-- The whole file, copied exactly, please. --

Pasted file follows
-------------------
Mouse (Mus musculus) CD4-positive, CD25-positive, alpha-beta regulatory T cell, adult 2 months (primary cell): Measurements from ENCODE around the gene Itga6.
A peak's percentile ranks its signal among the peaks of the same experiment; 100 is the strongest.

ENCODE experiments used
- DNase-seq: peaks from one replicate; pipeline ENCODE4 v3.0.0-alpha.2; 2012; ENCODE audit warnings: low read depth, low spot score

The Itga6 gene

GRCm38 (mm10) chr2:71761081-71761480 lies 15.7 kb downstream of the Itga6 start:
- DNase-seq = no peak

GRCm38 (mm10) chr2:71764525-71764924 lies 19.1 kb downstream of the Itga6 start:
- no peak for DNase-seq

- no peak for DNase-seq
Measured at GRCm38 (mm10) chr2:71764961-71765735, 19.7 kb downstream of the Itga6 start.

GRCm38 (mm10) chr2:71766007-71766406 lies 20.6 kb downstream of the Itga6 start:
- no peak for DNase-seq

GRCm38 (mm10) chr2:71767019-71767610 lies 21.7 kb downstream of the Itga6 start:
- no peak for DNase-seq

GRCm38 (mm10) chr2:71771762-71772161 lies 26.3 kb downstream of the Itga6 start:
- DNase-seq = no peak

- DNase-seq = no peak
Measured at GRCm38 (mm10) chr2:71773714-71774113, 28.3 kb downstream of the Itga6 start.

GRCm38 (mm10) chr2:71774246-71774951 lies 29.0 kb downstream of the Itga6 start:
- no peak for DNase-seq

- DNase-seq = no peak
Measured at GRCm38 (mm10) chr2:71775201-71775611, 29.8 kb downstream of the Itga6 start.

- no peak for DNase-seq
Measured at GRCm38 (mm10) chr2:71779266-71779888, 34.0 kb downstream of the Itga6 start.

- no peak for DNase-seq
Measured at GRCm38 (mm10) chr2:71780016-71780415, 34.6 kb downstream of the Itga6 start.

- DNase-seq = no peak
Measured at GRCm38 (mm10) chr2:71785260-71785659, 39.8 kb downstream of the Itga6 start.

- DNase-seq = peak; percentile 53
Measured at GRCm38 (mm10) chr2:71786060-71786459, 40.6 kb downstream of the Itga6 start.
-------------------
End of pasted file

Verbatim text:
Mouse (Mus musculus) CD4-positive, CD25-positive, alpha-beta regulatory T cell, adult 2 months (primary cell): Measurements from ENCODE around the gene Itga6.
A peak's percentile ranks its signal among the peaks of the same experiment; 100 is the strongest.

ENCODE experiments used
- DNase-seq: peaks from one replicate; pipeline ENCODE4 v3.0.0-alpha.2; 2012; ENCODE audit warnings: low read depth, low spot score

The Itga6 gene

GRCm38 (mm10) chr2:71761081-71761480 lies 15.7 kb downstream of the Itga6 start:
- DNase-seq = no peak

GRCm38 (mm10) chr2:71764525-71764924 lies 19.1 kb downstream of the Itga6 start:
- no peak for DNase-seq

- no peak for DNase-seq
Measured at GRCm38 (mm10) chr2:71764961-71765735, 19.7 kb downstream of the Itga6 start.

GRCm38 (mm10) chr2:71766007-71766406 lies 20.6 kb downstream of the Itga6 start:
- no peak for DNase-seq

GRCm38 (mm10) chr2:71767019-71767610 lies 21.7 kb downstream of the Itga6 start:
- no peak for DNase-seq

GRCm38 (mm10) chr2:71771762-71772161 lies 26.3 kb downstream of the Itga6 start:
- DNase-seq = no peak

- DNase-seq = no peak
Measured at GRCm38 (mm10) chr2:71773714-71774113, 28.3 kb downstream of the Itga6 start.

GRCm38 (mm10) chr2:71774246-71774951 lies 29.0 kb downstream of the Itga6 start:
- no peak for DNase-seq

- DNase-seq = no peak
Measured at GRCm38 (mm10) chr2:71775201-71775611, 29.8 kb downstream of the Itga6 start.

- no peak for DNase-seq
Measured at GRCm38 (mm10) chr2:71779266-71779888, 34.0 kb downstream of the Itga6 start.

- no peak for DNase-seq
Measured at GRCm38 (mm10) chr2:71780016-71780415, 34.6 kb downstream of the Itga6 start.

- DNase-seq = no peak
Measured at GRCm38 (mm10) chr2:71785260-71785659, 39.8 kb downstream of the Itga6 start.

- DNase-seq = peak; percentile 53
Measured at GRCm38 (mm10) chr2:71786060-71786459, 40.6 kb downstream of the Itga6 start.